While working on the Mixed Reality for All project, I started thinking about how you might teach coding to adults in low income communitities where instead of treating them as isolated individuals, you’d take advantage of the power of community. At one point I wrote a quick-and-dirty sketch of what such a class might look like. It’s pretty rough — for example, I had some ideas about how you could take advantage of existing instituions, such as churches or unions, but didnt have the time to think them through. But there are enough ideas here that I think it’s worth sharing.
Google has a VR development kit called Google Expeditions that lets teachers teach through stories by creating “immersive, virtual journeys” for their students. It’s pretty impressive. But when using Google Expeditions, teachers are limited to just the tools that Google decided to put in this toolbox. If teachers need more tools to tell their story, they’re out of luck.
What if people in low income communities could create their own stories in VR/AR, and instead of being limited to the tools in the toolbox a big corporation gave them, they could make new tools? Could they unleash their inner Grand Master Flash, who helped create Hip-Hop by morphing a tool for playing music — a turntable — into a tool for making music?
Or to put it another way: what if we can interweave the art of creating stories in AR/VR with learning the craft of how to code?
It might look something like this:
In the first workshop, a group of adults meet for a Friday night and half of a Saturday. On Friday night, first they participate in a story circle. Then they learn how to use one simple coding technique to begin the journey of expressing their story in VR. For example, each participant comes up with 3 words that sums up their story. Using a code template that displays one word in VR, they create their first VR page that displays their 3 words (see example at the end). They finish by showing off their VR page and do a brief check-in about how they’re feeling about what they’ve learned so far.
On Saturday, they start adding a few tools to their storytelling toolbox — e.g., tools for adding a picture, a paragraph of text, some simple interactions and animation — so they can create the first version of their story. The workshop alternates between a little instruction, a lot of playing and experimenting with code — possibly working in pairs ala pair programming — and thinking together about storytelling & reflecting on their experience so far. Through play, they practice the same coding techniques over & over so coding starts to feel less scary and more like a means of expressing themselves.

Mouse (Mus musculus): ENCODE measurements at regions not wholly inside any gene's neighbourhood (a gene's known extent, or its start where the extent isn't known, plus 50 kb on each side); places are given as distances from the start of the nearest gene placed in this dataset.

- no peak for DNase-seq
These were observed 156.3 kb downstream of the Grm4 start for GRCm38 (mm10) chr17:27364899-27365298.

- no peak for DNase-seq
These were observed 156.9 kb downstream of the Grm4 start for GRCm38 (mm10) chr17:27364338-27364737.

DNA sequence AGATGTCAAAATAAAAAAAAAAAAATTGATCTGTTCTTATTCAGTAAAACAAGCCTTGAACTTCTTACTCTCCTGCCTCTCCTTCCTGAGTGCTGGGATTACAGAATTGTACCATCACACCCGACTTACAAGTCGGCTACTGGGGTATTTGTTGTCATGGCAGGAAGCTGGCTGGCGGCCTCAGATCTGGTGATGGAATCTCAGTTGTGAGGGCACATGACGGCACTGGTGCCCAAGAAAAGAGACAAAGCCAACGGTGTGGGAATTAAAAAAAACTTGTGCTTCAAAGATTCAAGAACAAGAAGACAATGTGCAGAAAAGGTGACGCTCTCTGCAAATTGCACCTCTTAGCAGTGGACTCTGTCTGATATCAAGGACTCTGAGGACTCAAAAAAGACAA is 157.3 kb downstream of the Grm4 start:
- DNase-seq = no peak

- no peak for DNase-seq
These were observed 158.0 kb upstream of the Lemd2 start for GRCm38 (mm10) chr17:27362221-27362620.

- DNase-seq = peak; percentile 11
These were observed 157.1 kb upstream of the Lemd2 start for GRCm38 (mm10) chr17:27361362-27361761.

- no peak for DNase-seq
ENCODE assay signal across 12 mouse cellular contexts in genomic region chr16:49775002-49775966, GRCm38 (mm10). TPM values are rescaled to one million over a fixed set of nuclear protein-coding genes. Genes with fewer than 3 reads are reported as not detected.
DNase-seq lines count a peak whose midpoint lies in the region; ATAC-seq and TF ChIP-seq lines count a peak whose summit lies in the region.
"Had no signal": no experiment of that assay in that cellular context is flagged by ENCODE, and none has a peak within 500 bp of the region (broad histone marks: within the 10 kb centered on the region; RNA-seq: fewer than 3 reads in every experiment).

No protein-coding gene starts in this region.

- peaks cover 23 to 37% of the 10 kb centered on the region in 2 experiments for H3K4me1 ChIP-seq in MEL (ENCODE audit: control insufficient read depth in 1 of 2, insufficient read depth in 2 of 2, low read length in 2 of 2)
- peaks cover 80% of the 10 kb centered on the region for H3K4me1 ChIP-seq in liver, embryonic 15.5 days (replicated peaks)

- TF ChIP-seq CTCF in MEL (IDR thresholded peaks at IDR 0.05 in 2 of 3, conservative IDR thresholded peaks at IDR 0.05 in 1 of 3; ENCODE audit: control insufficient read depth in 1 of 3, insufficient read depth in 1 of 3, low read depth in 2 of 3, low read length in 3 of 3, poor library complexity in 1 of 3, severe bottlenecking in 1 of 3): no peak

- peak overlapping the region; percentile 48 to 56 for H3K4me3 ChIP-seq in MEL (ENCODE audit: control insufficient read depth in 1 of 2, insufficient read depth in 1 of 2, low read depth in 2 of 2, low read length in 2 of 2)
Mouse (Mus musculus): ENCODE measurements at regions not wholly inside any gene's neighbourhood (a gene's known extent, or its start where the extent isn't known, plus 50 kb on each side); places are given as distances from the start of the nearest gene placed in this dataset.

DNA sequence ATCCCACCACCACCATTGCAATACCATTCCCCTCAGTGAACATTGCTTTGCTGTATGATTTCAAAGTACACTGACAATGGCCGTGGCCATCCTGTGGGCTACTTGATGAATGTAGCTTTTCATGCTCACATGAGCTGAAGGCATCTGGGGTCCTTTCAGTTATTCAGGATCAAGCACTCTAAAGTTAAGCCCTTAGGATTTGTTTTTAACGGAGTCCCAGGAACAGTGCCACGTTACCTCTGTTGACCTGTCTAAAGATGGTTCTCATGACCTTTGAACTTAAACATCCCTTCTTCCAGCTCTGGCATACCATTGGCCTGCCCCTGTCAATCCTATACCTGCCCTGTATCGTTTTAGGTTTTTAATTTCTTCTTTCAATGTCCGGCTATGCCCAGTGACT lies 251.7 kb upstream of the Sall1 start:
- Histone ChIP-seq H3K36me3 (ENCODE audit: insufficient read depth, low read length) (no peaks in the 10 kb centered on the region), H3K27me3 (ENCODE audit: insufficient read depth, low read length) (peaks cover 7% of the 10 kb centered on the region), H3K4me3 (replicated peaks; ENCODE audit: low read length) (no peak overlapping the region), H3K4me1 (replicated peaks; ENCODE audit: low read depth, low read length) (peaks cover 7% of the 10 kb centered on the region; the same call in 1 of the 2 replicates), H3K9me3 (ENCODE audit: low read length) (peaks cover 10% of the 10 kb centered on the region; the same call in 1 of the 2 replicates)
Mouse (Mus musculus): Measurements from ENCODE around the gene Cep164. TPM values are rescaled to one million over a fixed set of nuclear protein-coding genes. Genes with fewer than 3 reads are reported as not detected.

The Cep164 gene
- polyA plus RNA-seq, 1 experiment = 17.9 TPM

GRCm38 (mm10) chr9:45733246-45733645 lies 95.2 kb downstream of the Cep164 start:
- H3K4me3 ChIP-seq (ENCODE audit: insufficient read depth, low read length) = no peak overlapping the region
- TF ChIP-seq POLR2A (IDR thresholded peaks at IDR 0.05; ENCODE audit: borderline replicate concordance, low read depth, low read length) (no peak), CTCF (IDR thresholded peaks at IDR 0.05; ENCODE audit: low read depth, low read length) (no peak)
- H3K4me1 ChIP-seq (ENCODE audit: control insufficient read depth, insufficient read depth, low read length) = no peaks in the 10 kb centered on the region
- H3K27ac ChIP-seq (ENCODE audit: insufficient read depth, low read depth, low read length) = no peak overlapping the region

The group meets again for a few shorter Saturday sessions that take place every other week. Each time they learn one or two more coding techniques, a little more about VR/AR design & how to tell a story, plus sharing their stories about the experience. In doing so, they also build the trust & community they need to help them get over any fears (which is at least 50% of the battle). In between these sessions, they work on their own or with coding buddies on their coding skill and their story — and each week the main group doesn’t meet, there is an optional Saturday drop in session for anyone who needs a little help.
Then they start the 2nd part of the course: learning how to make tools to add to their toolkit. They begin with another Friday night – Saturday half day workshop, then meet every other week for shorter Saturday sessions. Although this part will be harder than Part 1, they will already have a solid grounding in some of the basic skills they need to do this, and they will have enough experience of thinking of coding not as this foreign thing that only super geeks can do but a way of expressing themselves. As a result, rather than each new technique being a chance to feel stupid, it’s a chance to expand how they can express themselves. And they will have a community of trust — a “Band of Brothers and Sisters” — to help them get through any parts that feel intimidating/scary.
In these sessions, they also begin to discuss what it might mean to make an economy where more and more people could make part of their living by making and sharing tools and other ways of creating value, wealth, ownership, and community in AR/VR. For example, what would it mean to say “we own what we make” in this new economy?
By the end of this part of their journey, those who want to continue should be able to start meeting on their own, getting help through the network they have already learned how to plug into of other folks around the country who’ve gone through a similar experience and who — with occasional help from world-class expert techies from around the globe — have been helping to shape the path people take to keep improving their skills. And perhaps a few of them will learn how to help teach the next set of workshops.
Here’s what the augmented reality example above might look like:
Although you don’t have a virtual reality headset, you can still view and interact with these pages using a desktop web browser– either Google Chrome or Firefox. To move around, use the arrow keys to move forward and back and your mouse to rotate what you’re seeing. You can also view them on a smart phone, although on my iPhone I need to tilt it up before I can see the words.
Many years ago I taught adult education workshops on beginning HTML, and I’m pretty confident that anyone with a high school level literacy could be taught to be comfortable changing the one word template into their own 3 words and to understand what they’re doing. The key is a) starting with a group exercise that lets people understand what it means to code (my favorite: “the boss’s idiot nephew”) and b) lots & lots of practice with supportive people.